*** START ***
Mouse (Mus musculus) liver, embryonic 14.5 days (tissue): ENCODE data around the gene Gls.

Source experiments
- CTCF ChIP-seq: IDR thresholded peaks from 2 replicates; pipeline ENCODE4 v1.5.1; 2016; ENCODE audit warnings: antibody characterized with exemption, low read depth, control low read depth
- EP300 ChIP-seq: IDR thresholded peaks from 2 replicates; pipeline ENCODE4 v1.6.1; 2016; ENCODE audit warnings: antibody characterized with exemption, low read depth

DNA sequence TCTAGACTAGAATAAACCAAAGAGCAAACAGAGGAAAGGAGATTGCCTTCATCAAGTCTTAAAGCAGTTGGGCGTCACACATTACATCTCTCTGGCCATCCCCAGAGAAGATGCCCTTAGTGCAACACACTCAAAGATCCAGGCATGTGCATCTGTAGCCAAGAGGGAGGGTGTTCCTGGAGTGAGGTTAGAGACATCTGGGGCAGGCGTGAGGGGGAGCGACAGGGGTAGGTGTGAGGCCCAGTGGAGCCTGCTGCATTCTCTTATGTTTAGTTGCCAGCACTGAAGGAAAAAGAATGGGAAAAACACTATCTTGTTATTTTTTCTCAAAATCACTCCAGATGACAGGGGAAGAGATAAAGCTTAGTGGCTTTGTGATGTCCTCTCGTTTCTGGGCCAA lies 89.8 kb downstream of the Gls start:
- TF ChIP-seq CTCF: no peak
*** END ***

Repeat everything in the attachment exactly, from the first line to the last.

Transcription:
Mouse (Mus musculus) liver, embryonic 14.5 days (tissue): ENCODE data around the gene Gls.

Source experiments
- CTCF ChIP-seq: IDR thresholded peaks from 2 replicates; pipeline ENCODE4 v1.5.1; 2016; ENCODE audit warnings: antibody characterized with exemption, low read depth, control low read depth
- EP300 ChIP-seq: IDR thresholded peaks from 2 replicates; pipeline ENCODE4 v1.6.1; 2016; ENCODE audit warnings: antibody characterized with exemption, low read depth

DNA sequence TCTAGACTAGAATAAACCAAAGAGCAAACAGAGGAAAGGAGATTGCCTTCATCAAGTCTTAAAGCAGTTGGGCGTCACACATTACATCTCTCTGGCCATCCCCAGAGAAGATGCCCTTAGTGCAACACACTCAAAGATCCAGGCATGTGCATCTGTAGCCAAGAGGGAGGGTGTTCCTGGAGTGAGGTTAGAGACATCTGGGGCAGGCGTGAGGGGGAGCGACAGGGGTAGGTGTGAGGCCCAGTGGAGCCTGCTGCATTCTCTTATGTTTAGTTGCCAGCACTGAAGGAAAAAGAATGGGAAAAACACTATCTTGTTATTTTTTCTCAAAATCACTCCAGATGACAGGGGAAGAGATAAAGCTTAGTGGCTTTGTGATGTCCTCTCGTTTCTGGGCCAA lies 89.8 kb downstream of the Gls start:
- TF ChIP-seq CTCF: no peak